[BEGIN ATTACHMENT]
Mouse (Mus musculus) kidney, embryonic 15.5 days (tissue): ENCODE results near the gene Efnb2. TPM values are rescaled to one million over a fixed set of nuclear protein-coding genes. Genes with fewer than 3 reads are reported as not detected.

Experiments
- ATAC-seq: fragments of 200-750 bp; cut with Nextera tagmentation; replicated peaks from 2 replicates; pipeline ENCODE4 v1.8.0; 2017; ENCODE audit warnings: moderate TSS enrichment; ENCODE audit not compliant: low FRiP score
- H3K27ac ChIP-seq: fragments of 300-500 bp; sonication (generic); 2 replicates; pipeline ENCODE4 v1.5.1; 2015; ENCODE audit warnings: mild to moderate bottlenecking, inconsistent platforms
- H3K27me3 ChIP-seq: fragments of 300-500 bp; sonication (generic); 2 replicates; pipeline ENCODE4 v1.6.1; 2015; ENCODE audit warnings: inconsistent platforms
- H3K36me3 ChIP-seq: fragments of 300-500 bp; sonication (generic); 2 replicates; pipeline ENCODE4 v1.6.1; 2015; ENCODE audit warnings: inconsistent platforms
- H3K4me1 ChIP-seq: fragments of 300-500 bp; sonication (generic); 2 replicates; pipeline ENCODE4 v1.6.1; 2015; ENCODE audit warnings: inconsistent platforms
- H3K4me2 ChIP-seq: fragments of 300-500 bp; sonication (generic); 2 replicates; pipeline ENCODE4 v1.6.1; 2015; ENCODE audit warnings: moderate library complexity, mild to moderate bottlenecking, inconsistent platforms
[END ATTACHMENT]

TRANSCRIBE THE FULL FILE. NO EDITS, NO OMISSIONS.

Mouse (Mus musculus) kidney, embryonic 15.5 days (tissue): ENCODE results near the gene Efnb2. TPM values are rescaled to one million over a fixed set of nuclear protein-coding genes. Genes with fewer than 3 reads are reported as not detected.

Experiments
- ATAC-seq: fragments of 200-750 bp; cut with Nextera tagmentation; replicated peaks from 2 replicates; pipeline ENCODE4 v1.8.0; 2017; ENCODE audit warnings: moderate TSS enrichment; ENCODE audit not compliant: low FRiP score
- H3K27ac ChIP-seq: fragments of 300-500 bp; sonication (generic); 2 replicates; pipeline ENCODE4 v1.5.1; 2015; ENCODE audit warnings: mild to moderate bottlenecking, inconsistent platforms
- H3K27me3 ChIP-seq: fragments of 300-500 bp; sonication (generic); 2 replicates; pipeline ENCODE4 v1.6.1; 2015; ENCODE audit warnings: inconsistent platforms
- H3K36me3 ChIP-seq: fragments of 300-500 bp; sonication (generic); 2 replicates; pipeline ENCODE4 v1.6.1; 2015; ENCODE audit warnings: inconsistent platforms
- H3K4me1 ChIP-seq: fragments of 300-500 bp; sonication (generic); 2 replicates; pipeline ENCODE4 v1.6.1; 2015; ENCODE audit warnings: inconsistent platforms
- H3K4me2 ChIP-seq: fragments of 300-500 bp; sonication (generic); 2 replicates; pipeline ENCODE4 v1.6.1; 2015; ENCODE audit warnings: moderate library complexity, mild to moderate bottlenecking, inconsistent platforms